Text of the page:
GReddy's Mike Chung reassured me that his coworker wouldn't mind my positioning his turbo S2000's tach needle somewhere in the neighborhood of nine grand. At over 10 pounds of boost. On a local stretch of road just around the corner from GReddy's suburban headquarters. In the middle of the day. At first I thought maybe Mike didn't care for the guy. But I soon realized there were two more likely explanations. One: GReddy's S2000 turbo kit does little in terms of sacrificing Honda reliability and as such makes no qualms when it comes to revving the F-series full song. And two: visiting the upper part of the tachometer is a definite prerequisite for feeling all of what the T518Z turbocharger is worth.
Own an AP1 or AP2 S2000? Here're seven reasons why you should, at the very least, consider GReddy's newest Honda turbo kit.
Honda should be commended for developing the F20C/F22C S2000 engine. It is, after all, the most powerful Honda four-cylinder we can get our hands on from the dealer. And it should be, seeing as how the whole point of the S2000 was of a celebratory nature, recognizing Honda's half-century of efforts. Horsepower per liter figures and the engines' engineering are both exceptional. Even the smaller F20C pushes 240 hp and 153 lb-ft of torque, and has an 11.0:1 compression ratio and factory forged pistons, a rarity in terms of Hondas. Sure, a respectable engine, but it always falls short when compared to turbocharged 4G63s and Boxers of smaller displacement making more power. Fortunately that can be taken care of.
GReddy's S2000 turbo kit is based off of a Mitsubishi Heavy Industries (MHI) manufactured TD05H-18G turbocharger, the compact T518Z. A couple of turbine housings are offered for this turbo, 8cm2 and 10cm2. The 2.0L, F20C and 2.2L, F22C both benefit from the 10cm2 exhaust housing's larger scroll area and inlet. The larger housing makes for a negligible amount of low-end lag but makes up for it in its ability to ultimately outflow the smaller housing, something you'll appreciate once the boost is turned well past 10 psi and backpressure becomes more of an issue. Boost is controlled by a 7psi internal wastegate. This speeds up installation time and allows everything to fit within the confines of the engine bay; the longitudinally mounted F-series affords little room on the exhaust side. Like all MHI turbochargers, the GReddy-spec T518Z has one of the most durable center cartridges available, featuring a large-diameter center shaft and free-floating bushings. Such bearing designs have been shown to outlast even some of the lower end ball bearing housings not to mention most other journal bearing cartridges. The compressor wheel measures in with a 50.5mm inducer and 68mm exducer, translating into a 55.1 trim piece. The turbine's 76.87 trim comes from a 56mm inducer and 49.1mm exducer. This means that the T518Z is good for roughly 420 hp when matched with either of the F engines. Of course, upgraded internals and proper tuning will be necessary at that point.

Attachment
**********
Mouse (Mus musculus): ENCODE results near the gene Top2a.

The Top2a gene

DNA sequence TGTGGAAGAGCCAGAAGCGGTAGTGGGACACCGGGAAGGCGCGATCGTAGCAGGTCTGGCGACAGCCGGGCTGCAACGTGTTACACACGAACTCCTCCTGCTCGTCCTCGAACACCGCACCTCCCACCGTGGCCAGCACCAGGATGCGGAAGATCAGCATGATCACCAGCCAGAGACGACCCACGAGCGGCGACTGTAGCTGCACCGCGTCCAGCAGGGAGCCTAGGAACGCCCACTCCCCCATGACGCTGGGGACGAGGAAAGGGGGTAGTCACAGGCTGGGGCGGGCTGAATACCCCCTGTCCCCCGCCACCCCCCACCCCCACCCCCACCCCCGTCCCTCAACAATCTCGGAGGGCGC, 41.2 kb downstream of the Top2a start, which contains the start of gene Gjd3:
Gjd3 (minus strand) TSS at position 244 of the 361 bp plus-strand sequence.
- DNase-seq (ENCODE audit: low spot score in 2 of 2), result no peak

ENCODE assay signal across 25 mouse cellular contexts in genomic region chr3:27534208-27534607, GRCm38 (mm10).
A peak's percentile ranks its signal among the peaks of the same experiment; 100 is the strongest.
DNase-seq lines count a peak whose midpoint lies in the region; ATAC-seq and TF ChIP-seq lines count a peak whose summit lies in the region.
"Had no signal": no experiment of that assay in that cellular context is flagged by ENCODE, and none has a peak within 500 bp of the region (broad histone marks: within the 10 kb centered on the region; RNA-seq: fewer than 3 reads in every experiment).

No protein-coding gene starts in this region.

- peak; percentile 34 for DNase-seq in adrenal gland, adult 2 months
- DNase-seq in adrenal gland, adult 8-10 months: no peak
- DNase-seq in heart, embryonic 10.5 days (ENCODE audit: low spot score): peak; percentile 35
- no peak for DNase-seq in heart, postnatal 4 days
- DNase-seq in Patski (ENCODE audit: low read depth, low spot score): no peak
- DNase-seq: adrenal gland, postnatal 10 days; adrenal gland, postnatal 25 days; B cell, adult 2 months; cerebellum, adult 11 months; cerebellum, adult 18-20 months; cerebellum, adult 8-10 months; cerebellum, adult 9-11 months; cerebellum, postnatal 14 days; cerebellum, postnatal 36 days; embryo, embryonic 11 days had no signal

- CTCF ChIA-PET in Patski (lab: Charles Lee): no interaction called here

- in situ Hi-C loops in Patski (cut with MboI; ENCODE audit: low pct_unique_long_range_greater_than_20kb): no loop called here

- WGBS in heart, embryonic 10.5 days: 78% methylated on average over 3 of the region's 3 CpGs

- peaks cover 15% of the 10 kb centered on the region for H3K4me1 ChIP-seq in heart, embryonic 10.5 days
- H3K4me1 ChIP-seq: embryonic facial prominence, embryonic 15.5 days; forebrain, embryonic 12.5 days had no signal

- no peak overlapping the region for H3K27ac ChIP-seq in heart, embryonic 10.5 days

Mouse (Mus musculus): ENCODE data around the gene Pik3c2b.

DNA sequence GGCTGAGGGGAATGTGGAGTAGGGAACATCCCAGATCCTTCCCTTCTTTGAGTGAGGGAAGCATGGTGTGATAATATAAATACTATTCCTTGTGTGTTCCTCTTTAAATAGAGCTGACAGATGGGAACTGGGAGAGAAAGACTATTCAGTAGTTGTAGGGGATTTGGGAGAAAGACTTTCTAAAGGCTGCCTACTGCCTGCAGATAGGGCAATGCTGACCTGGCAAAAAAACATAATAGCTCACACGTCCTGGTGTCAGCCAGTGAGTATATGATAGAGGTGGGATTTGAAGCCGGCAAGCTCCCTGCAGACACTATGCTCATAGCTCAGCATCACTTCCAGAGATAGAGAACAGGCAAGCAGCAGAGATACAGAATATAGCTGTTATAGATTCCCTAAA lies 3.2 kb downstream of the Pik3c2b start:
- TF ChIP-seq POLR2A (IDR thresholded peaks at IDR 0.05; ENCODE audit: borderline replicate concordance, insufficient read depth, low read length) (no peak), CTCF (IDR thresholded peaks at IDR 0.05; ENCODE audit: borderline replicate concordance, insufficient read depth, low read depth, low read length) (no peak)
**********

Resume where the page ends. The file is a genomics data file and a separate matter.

Hondas typically don't respond well to forced induction without the proper foresight. Honda MAP sensors are not designed to increase fuel output at the sign of positive pressure and the high-compression internals found on most Honda engines make tuning a delicate matter. GReddy's solution begins with their eManage Ultimate-a piggyback computer that alters the signals between the ECU and various engine sensors like fuel injectors. RC Engineering 550cc/min fuel injectors are supplied with the kit and provide a generous amount of fuel for what the S2000/18G combination can push. But pairing such injectors with most any Honda and an OEM ECU will result in an overly rich condition in which the engine likely won't fire up. This is where the eManage comes into play. GReddy pre-tunes the piggyback with each kit to de-tune the injectors at idle, at lower engine speeds and when boost isn't being applied. The results make for an extremely smooth idle and exceptional driveability. The eManage Ultimate also alters ignition-timing maps to decrease timing as boost increases. This is especially useful when dealing with high-compression engines, such as the F20C and F22C, where detonation can happen relatively easily even without the turbocharger-just mix in some low-octane fuel and await the pinging.